Posted by: Corey | February 6, 2012

Learn Music Theory 4 [Melody Rundown]

Hamburg Steinway D-274

Image via Wikipedia

I don’t normally delve too deep into melody, because to me it’s a very subjective topic. But what I do tell people is that the functions are completely different between when a note is being used for a chord, and when it’s being used for a melody.

For instance, the IV chord is one of our easiest to use chords. Remember? But as a melody note, it’s one of the most difficult!

Before I go into the full breakdown, let me explain a little musical idea called tension. If something is unresolved or tense, that means it generally wants to go to a more resolved, stable place. Sounds a little fancy, but you can hear it naturally. Sing Old McDonald out loud. Right now. Do it.

“Old McDonald had a farm, E-I-E-I….” now just leave it hanging without going to that last “O”. Right now you want to hear it “resolve”. Bam.

Now for the full rundown. Melody notes are kinda too vague to try and categorize, but generally it goes kinda like this:

1 – A very resolved sounding note. It sounds at rest. A very basic and simple sound.

2 – A note that adds a sort of heavenly pull in major keys, or a dark flavor in minor. I love it.

3 – Sounds at rest, but not as much as the 1.

4 – Extremely tense sound, hanging on this one too long is dangerous! But don’t neglect it either.

5 – To me, this has a lifted sound. Like it’s soaring almost.

6 – Can be used for dark sounds. But also has a lot of other uses.

7 – Also extremely tense, but that just makes resolving it all the more beautiful!

There you go.


Now, using all of this is a little harder. With the chords, you can pretty much just slap them together in any order that sounds good to you, play them for a measure or two each, and you’ll have some workable stuff. But with melodies, it’s not quite that simple.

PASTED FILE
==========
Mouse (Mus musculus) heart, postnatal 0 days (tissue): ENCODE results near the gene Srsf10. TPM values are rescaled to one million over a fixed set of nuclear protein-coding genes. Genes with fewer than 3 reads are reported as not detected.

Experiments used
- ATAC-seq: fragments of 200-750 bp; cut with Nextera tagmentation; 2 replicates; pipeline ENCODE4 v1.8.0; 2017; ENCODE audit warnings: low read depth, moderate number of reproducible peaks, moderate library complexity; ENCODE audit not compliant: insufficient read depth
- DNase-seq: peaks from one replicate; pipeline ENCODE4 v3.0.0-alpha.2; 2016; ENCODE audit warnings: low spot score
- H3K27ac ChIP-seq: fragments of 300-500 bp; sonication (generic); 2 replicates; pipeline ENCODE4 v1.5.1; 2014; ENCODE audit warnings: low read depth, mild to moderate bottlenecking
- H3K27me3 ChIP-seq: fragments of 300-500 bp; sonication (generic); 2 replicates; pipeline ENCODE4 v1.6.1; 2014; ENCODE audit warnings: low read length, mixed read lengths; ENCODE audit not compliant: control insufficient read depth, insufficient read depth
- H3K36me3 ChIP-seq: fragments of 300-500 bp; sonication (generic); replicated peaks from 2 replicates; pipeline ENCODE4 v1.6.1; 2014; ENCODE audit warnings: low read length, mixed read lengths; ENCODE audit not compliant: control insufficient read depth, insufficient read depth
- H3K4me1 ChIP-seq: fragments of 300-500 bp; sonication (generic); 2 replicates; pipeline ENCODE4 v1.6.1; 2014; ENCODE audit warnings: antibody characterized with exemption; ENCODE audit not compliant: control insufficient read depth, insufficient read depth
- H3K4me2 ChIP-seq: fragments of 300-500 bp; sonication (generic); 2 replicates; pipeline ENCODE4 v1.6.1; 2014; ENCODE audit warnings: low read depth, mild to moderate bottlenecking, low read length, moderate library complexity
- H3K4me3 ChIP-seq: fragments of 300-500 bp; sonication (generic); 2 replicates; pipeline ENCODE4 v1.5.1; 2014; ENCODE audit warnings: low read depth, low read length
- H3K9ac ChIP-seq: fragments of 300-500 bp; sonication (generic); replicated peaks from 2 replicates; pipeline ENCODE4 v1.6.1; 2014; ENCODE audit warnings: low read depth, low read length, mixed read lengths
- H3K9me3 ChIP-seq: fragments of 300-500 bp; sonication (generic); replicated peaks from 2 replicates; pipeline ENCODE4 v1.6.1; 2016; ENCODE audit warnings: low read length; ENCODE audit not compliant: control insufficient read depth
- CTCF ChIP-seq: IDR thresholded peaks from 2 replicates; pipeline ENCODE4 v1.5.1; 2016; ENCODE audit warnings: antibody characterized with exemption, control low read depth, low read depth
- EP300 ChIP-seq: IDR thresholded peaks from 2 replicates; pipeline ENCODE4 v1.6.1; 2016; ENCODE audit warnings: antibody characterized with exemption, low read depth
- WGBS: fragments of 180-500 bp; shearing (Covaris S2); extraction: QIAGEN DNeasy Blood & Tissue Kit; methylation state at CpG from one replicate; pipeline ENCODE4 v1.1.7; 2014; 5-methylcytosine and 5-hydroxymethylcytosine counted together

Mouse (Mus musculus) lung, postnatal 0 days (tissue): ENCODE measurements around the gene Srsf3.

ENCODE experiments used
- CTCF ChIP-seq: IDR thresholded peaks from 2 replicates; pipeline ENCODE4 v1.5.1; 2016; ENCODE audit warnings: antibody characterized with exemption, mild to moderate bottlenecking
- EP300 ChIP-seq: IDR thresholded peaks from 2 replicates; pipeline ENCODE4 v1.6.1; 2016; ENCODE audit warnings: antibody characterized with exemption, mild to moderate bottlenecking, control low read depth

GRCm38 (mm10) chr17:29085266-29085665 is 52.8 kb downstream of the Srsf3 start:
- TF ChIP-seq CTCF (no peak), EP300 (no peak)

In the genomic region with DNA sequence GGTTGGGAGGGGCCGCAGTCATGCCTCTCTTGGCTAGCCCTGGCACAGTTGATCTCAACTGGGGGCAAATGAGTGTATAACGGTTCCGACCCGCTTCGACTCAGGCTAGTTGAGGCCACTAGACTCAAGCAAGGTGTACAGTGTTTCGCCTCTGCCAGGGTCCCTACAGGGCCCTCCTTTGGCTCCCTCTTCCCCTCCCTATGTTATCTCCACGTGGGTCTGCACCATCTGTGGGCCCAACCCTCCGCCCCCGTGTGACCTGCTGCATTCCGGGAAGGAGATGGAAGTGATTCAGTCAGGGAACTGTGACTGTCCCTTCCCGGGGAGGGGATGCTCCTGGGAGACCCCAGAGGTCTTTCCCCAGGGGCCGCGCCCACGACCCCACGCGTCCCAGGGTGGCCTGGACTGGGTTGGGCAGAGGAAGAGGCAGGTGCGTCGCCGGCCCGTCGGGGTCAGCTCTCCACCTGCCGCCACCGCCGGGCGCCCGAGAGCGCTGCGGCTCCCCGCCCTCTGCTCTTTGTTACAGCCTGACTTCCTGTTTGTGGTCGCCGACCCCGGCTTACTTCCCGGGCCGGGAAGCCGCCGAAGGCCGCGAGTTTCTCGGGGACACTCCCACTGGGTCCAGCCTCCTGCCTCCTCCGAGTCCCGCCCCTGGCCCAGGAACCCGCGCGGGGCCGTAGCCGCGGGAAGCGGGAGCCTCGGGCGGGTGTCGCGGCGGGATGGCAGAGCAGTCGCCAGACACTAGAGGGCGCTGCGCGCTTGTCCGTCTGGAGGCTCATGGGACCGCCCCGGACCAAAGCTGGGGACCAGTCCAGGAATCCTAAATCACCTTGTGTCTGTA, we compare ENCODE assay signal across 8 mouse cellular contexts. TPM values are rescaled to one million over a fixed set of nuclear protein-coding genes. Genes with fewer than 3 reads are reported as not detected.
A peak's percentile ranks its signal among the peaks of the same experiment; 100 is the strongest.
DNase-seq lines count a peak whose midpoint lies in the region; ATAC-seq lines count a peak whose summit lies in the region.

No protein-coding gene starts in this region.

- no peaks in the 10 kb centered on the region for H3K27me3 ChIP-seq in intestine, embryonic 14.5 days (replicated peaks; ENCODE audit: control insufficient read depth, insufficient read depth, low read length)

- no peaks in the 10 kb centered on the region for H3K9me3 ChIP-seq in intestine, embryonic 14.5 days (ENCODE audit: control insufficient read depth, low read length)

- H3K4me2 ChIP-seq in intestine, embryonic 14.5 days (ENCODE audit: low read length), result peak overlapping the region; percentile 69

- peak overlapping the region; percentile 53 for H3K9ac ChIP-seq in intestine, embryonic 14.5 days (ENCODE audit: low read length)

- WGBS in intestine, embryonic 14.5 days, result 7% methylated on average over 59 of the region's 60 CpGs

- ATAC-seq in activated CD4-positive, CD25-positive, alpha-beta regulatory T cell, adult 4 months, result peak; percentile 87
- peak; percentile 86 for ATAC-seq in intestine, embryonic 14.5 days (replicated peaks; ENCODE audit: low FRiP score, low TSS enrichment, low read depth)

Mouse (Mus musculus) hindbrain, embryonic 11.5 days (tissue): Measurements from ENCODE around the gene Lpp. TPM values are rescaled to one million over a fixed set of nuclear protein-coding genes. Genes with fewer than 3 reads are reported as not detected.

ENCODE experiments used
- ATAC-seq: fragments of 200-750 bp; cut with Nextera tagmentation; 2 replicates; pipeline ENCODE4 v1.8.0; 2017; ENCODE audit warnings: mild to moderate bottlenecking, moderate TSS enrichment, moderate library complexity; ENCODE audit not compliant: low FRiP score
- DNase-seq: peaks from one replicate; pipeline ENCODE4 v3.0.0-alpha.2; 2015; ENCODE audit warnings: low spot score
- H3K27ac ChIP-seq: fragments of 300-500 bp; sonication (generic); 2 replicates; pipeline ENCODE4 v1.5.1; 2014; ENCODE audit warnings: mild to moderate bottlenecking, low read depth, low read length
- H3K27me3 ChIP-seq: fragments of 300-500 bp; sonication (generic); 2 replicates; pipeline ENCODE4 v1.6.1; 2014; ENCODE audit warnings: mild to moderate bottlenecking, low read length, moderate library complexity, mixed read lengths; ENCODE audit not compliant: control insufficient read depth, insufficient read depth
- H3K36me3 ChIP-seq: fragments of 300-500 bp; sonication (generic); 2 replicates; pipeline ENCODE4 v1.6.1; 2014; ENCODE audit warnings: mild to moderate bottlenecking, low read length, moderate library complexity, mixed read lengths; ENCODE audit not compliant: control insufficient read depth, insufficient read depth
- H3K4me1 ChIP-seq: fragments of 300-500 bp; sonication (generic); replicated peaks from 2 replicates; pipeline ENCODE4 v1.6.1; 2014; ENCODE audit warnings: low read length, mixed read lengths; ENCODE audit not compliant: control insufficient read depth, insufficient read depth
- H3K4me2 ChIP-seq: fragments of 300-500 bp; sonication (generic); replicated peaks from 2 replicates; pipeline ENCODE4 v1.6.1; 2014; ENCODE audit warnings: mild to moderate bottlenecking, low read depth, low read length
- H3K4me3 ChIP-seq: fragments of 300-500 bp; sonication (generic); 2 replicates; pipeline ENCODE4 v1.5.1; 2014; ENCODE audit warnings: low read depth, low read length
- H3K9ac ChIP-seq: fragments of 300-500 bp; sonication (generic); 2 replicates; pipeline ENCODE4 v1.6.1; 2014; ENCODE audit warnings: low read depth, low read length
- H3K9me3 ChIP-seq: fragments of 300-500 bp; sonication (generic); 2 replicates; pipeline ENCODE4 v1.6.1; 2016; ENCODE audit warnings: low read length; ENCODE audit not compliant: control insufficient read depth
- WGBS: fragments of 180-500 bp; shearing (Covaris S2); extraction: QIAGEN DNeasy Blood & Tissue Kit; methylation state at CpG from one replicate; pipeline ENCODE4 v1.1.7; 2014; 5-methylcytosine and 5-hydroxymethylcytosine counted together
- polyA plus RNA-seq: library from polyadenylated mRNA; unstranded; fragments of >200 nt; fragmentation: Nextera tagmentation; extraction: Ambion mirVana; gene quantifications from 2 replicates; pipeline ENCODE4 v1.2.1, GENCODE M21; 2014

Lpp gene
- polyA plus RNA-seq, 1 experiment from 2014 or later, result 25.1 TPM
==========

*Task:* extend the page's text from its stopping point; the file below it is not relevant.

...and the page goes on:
At this point, people get very into a lot of things that I don’t care to delve to deeply into. We get into strategies that are supposed to help us develop our ideas and focus a song together. Ideas like taking a melodic phrase, and reversing where the high and low notes are (inversion) or trying it backwards (retrograde) or both (retrograde inversion). There’s so many more. And people will look at a song, and pick apart every 3 note strand and categorize what’s happening.

I don’t get into any of that as a part of my personal process, and I’m not really going to get into it on my blog either, and I’ll tell you why. I think that when these great songs are being written, the artists are focused on channeling an emotion, or expressing something, or feeling something. I doubt they’re sitting there analyzing every note that comes out. Now, if you get into a rut, or if you want to give it a spin for kicks, go crazy and try some of that stuff out! But I’d say don’t usually sweat it.


Next time, we’re going to get into how I think you actually should write melodies.

Please leave a comment and let me know your thoughts!



  1. […] Phew. We’re almost there. The last element in our music theory crash course is: melody. Share this:TwitterFacebookLike this:LikeBe the first to like this […]

  2. […] Learn Music Theory 4 [Melody Rundown] ( Share this:TwitterFacebookRedditDiggMoreTumblrStumbleUponLike this:LikeBe the first to like this post. Tagged Arts, Chords, Major scale, Multimedia, music, Music theory […]

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